After the war, the US was incredibly strict about some of the rules for receiving Marshall aid. One of them was a fight against the Evil of Communism. My war-hero grandfather remained an unsung hero due to his political views. He was harassed by employers and spied on by our Norwegian surveillance department. There again propaganda reared its ugly head and lessened his value as a human being.
Humanity’s mass exterminations of groups of people follows us through history. The practice of killing all of the men above a certain age while keeping women and younger children alive goes at the very least back to our earliest written records. According to Ben Kiernan, “The First Genocide” happened around 149-146 BC (Jones, 2006). This was the Roman destruction of Carthage. In 2015 the United Nations called the Islamic State out on the IS attempt to wipe out the Yazidi minority in Iraq.
So! Nothing new. According to Staub, we need to learn to interpret early warning signs in order to avoid getting to a point where genocide happens. By that time, it will be too late. According to Staub cultural and social patterns and historical circumstances are vital in understanding whether a country, a people or a belief is in the danger zone. And are there ever plenty of traps that people can fall into (even those who are aware of the dangers):
A need for connection
Personal and group goals
“Better world” ideologies
Moral equilibrium, and so on.
Within this conceptual framework, Staub then considers the behavior of perpetrators and bystanders in four historical situations:
Holocaust (his primary example)
Genocide of Armenians in Turkey
Genocide in Cambodia
Disappearances in Argentina
Is there hope. Perhaps and it depends. It has taken us thousands of years to not learn a single thing from history. People like Ervin Staub have warned us against a repetition of gruesome actions. Perhaps the secret lies in people like Staub being able to write about terrors and publish his writings. Once people like Staub begin disappearing from the public arena, we must really begin to worry. Until then, we can only hope that by learning some of the warning signs and recognizing that we, ourselves, are also potentially people who do terrible things, will keep us from them.
The Age of Steam is the new series started by Devon Monk. This time she writes steam-punk (I wonder where they got the word steam-punk?). I don’t really understand why so many fantasy buffs don’t like steam-punk. It’s great fun along with most other fantasy. As Monk is the author, the quality of the book is guaranteed (thankfully). It’s light entertainment (a little heavier than the lightest) and doesn’t strive for moralistic or philosophical preaching. However, Monk does treat her characters as complex beings with dark and light sides. I abhor literature where the goodies are sugar-good and the baddies are black as tar bad. Way to go Monk.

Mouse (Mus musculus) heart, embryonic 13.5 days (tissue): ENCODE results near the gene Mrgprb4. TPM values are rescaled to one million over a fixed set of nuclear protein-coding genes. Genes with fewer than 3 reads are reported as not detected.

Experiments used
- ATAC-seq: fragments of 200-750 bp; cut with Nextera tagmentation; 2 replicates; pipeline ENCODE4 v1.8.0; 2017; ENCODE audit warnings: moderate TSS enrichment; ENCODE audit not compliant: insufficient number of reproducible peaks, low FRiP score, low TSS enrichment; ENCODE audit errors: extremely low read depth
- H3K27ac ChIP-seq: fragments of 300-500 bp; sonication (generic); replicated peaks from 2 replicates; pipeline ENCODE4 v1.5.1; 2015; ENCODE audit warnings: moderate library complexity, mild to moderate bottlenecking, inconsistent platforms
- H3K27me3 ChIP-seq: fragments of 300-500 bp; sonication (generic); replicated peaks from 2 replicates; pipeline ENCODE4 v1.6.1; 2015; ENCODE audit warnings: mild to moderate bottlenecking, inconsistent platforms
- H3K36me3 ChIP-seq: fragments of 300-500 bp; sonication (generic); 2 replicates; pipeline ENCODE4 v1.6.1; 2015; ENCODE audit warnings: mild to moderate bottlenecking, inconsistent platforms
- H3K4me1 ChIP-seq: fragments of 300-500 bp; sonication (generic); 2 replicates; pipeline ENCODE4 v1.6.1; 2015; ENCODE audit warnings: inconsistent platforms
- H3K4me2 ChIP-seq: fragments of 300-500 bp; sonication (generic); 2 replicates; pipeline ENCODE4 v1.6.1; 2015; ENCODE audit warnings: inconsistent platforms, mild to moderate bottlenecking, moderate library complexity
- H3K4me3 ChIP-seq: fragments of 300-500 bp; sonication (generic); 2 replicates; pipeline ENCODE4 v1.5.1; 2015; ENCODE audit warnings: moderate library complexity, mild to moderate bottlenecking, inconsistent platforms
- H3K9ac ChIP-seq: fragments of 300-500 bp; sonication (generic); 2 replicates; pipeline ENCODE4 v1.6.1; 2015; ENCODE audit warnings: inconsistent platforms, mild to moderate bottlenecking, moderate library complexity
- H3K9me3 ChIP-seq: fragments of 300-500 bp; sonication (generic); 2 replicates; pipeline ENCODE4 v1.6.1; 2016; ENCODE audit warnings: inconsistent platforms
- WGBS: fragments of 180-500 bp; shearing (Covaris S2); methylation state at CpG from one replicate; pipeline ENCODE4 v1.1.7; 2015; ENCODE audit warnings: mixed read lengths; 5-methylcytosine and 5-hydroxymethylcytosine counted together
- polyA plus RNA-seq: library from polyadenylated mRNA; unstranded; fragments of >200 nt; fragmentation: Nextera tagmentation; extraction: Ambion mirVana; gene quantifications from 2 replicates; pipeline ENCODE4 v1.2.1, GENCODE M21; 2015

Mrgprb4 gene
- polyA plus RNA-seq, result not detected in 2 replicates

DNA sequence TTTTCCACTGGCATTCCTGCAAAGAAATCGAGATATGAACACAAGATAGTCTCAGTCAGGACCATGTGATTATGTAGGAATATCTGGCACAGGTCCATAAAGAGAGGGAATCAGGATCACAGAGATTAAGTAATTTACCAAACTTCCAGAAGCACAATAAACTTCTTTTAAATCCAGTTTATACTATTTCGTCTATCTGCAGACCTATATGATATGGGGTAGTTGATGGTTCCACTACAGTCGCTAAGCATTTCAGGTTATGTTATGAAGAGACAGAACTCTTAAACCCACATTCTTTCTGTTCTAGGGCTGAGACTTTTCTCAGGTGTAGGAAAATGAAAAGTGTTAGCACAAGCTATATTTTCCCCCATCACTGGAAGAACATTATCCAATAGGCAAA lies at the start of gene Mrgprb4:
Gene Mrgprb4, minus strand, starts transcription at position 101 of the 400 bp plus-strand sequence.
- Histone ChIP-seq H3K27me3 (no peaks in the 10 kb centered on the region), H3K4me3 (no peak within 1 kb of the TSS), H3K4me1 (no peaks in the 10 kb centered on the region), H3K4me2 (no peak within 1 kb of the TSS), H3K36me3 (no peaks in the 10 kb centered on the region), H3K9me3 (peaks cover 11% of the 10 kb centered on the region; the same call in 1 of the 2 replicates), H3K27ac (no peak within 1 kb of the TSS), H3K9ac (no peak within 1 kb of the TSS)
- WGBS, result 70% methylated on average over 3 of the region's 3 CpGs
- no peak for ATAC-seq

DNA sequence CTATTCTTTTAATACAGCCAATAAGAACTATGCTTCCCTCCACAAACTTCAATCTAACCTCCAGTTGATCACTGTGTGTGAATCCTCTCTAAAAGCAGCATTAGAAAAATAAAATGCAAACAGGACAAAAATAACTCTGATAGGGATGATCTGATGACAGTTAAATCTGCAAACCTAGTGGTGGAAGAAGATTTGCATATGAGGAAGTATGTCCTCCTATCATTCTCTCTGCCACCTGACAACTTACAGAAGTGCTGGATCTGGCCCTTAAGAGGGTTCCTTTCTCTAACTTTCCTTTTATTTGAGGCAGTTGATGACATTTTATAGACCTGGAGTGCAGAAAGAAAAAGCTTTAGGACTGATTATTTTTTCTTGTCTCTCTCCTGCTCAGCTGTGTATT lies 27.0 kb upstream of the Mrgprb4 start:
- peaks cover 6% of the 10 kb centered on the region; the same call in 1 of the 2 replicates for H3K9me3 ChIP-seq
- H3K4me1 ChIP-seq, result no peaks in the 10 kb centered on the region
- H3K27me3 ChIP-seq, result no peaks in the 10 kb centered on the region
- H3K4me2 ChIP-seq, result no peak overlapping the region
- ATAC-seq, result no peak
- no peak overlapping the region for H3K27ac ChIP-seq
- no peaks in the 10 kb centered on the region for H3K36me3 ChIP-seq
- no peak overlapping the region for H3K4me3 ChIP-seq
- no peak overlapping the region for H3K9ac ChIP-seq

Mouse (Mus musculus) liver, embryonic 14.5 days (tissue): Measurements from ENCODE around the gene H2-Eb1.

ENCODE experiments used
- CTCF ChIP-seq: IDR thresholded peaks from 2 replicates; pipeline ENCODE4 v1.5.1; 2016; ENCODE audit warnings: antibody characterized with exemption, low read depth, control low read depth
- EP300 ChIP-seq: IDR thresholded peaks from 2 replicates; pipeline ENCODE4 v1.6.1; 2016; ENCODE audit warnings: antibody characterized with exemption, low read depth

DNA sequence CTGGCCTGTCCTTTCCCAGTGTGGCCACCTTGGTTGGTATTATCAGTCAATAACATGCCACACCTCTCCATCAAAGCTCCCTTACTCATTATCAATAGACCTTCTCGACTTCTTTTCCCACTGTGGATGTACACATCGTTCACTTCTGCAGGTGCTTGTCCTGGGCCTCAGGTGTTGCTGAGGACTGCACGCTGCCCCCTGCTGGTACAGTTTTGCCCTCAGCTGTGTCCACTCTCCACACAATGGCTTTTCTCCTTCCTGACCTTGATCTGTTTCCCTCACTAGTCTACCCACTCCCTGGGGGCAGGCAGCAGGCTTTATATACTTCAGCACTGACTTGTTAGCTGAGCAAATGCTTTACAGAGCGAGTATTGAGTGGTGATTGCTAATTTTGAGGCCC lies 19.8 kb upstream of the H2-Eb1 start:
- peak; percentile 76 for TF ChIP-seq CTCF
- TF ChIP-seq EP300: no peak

Dead Iron is the first installation in the series about the bounty hunter Cedar Hunt. Cedar has a “slight” health problem that becomes uncontrollable about once a month. To protect others, he lives a bit outside town.
When a small boy goes missing, and the parents go to Cedar for help. After a lot of hesitation he takes on the case. During his search Cedar meets other strange people and a lot of prejudice and fear. In Dead Iron, Monk combines fantasy and technology in a wild-west world where the impact of iron and technology threatens to destroy the presence of magic.
Devon Monk has written the Allie Beckstrom series. Allie Beckstrom is one of many strong urban fantasy women. What she has that makes her different from everyone else is Devon Monk. Devon Monk is an excellent urban fantasy author. Her writing is delightful and the entertainment value of the books is high. Humor, action, magic and some romance are all ingredients of this series. I see that the series is recommended for ages 18 and up, but am not really certain why. Maybe I’m too Norwegian???
Allie lives in a Portland where magic has become something anyone can use. But magic extracts a price – memory loss, pain or sickness. If you do not want to pay the price, there are actually people who are willing to do so – for a sum.
Allie’s father is Daniel Beckstrom, the inventor of the rods that attract magic, drawing it away from buildings and into wells beneath the city. He and she do not get along, partly due to her choice of career. You see, Allie is a Hound, someone who hunts magic abusers through smell.
In Magic in the Bone Allie has to hunt for someone who is using blood-magic. All the evidence is pointing right to her father as thee perpetrator. This throws Allie into a world of corporate espionage and black magic.
Devon Monk does an excellent job of introducing the reader to Allie’s universe. This is high quality entertainment.
Sometimes a gem just drops into your lap. Our library had a book sale and I bought a bag of books for 50NOK. Inside I found this collection of essays from 1986. In connection with the end of UN’s 1975-1985 this status report was created. In it we find women who meet other cultures and report on what they see. This book was sponsored and compiled by New Internationalist, a cooperative specializing in social justice and world development issues. In addition to publishing its own magazine, it collaborates with the UN and other organizations to produce a wide range of press, television, and educational materials.
The essayists are:
Toril Brekke of Norway meets Kenyan women whose husbands have travelled to the cities to find work.
Angela Davis of the US travels to Egypt where virginity is of prime importance.
Anita Desai travels from India to Norway to investigate gender roles.
Buchi Emecheta of Nigeria travels to the United States to investigate the impact of the education boom on sex roles
Marilyn French of the US investigates the difference between middle-class and poor Indian women.
Germaine Greer of Australia meets the women of Cuba, women who are considered both active comrades and sex-objects.
Elena Poniatowska of Mexico investigates the effects of the sexual revolution on the women of Adelaide, Australia.
Nawal El Saadawi of Egypt meets women involved in political activities seeking to change the definition of family and society.
Manny Shirazi of Iran investigates the impact Soviet socialism has had on the female relatives she meets.
Jill Tweedy of England meets the first generation of literate women in Indonesia